Media And Tech Dealmaking Charges On

Today I'm reporting from the Montgomery Tech Conference in Santa Monica Ca, and it's surprising and refreshing to find such an excited and optimistic assortment of startups and potential investors. The buzz throughout the Fairmont Miramar Hotel seems entirely disconnected from the grim reality on Wall Street; a number of investors here tell me they're hopeful it's these entrepreneurs who will lead the economy out of recession.

The stock market may have — according to Warren Buffett— dropped off a cliff, but private equity and venture capital investments continue to chug along. It's much harder to raise new capital these days, to say the least. But believe it or not, private equity and VC players still have billions of dollars, raised over the past few years, to invest.

Montgomery & Co, a boutique M&A bank which specializes in media and tech deals is connecting 165 startups presenting at the conference with hundreds of VC and private equity funds as well as media and tech giants, from Microsoft and Intel, to Disney and Fox, all of whom have sent representatives. The conference features presentations from each startup, and perhaps even more importantly, is coordinating over one thousand meetings between potential investors and startups, twice the number scheduled at this same conference last year.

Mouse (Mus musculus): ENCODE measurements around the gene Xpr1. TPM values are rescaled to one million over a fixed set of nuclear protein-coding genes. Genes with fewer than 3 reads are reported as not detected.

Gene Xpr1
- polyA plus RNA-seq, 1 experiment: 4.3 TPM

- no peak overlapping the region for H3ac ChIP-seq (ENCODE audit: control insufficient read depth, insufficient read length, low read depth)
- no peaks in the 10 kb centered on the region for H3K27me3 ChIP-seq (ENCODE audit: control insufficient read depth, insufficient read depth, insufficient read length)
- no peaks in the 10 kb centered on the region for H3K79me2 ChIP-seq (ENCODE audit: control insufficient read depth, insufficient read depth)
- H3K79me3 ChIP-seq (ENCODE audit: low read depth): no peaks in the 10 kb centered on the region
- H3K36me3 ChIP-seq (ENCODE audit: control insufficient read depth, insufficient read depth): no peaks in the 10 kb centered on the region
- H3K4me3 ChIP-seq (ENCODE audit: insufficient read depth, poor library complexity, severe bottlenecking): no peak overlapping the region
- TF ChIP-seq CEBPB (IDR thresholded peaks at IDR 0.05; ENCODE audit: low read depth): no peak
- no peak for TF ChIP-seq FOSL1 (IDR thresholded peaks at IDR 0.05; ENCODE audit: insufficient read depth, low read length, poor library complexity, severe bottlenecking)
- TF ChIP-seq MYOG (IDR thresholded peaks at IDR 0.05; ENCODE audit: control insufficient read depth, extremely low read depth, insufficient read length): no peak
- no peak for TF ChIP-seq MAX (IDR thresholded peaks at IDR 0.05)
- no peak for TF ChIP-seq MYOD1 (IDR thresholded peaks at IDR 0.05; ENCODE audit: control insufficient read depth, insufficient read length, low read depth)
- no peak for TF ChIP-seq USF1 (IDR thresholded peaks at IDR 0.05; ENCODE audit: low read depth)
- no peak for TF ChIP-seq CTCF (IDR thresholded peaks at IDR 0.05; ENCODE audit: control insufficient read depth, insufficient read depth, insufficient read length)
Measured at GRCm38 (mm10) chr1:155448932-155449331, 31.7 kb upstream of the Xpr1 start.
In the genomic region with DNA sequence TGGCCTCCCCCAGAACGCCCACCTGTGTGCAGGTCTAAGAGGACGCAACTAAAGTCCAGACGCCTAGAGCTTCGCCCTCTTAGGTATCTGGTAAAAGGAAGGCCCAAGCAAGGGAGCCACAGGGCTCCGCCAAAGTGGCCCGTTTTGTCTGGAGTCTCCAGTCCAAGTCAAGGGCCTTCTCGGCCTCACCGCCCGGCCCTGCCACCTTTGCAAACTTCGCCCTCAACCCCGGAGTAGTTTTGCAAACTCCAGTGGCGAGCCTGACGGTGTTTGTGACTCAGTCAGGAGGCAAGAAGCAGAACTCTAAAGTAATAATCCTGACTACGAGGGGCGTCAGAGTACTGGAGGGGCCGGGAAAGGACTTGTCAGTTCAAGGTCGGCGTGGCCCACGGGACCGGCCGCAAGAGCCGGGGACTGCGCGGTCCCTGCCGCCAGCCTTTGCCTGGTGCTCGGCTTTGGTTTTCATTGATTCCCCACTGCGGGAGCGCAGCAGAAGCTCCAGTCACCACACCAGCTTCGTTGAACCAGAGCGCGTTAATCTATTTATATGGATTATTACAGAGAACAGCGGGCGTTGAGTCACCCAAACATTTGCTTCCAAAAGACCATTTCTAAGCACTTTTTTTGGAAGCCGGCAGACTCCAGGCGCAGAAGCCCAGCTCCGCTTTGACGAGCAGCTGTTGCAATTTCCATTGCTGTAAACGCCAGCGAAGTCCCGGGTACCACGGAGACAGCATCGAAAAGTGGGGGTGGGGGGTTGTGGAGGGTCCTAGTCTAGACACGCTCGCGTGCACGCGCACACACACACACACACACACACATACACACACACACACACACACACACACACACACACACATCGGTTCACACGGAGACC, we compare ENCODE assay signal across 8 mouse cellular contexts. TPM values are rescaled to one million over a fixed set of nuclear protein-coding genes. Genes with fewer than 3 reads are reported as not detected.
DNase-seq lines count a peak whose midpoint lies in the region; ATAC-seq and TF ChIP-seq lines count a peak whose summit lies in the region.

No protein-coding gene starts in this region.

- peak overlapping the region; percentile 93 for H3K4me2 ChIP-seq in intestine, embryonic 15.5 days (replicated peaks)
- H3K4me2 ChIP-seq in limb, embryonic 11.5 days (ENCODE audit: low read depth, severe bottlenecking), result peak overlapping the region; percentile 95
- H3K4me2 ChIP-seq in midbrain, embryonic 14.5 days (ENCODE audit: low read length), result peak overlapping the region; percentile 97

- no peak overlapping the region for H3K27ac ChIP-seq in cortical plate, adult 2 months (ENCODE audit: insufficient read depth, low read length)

Needless to say, the bar is higher and the types of investments are different. Just $3.4 billion in venture capital was raised in the fourth quarter of 2008, down from $11.7 billion in the year-earlier quarter. So while companies still have war chests left to spend, the tighter capital pool is pushing everyone to adjust. Investors are demanding profitability and investing smaller amounts, and startups are cutting back on overhead costs and buckling down. Investors aren't thinking about IPOs, instead the exist strategy is a sale to an industry leader, and they're willing to hang on for longer. (Gone are the days of dot-com Foozball tables and $1,000 Aeron chairs. Products need to be work and be indispensable in this recession.)

The Carlyle Group's Growth Capital Fund still has some over $300 million left to invest, which it plans to do in $30 million increments. Now more than ever its target companies need to be profitable, with revenue in the tens or hundreds of millions of dollars, and the potential for real growth, Bob Grady, managing director at Carlyle, who oversees the growth fund, tells me that he's increasingly investing in or acquiring companies that are complementary for the company's current portfolio companies. Rather than own the number ten player in a certain market, he'd rather merge two companies to create a real contender in a certain industry.

Draper Fisher Jurvetson, a VC firm that invests smaller amounts in earlier-stage companies is hopeful about the opportunities this recession is creating. In an interview, Managing Director Tim Draper said that the terms on their investments are better-- as the valuations of companies come down they're getting bigger pieces of ownership for less. He's also incredibly optimistic that entrepreneurs will react to the restrictions of limited capital and exit strategies, with more creativity than ever. Draper believes entrepreneurs will be the ones to lead the economy out of this recession, and he wants to be sure to own a piece of the companies at the cutting edge.

For more on the companies and sectors generating particular buzz, check out my next blog.

Questions? Comments?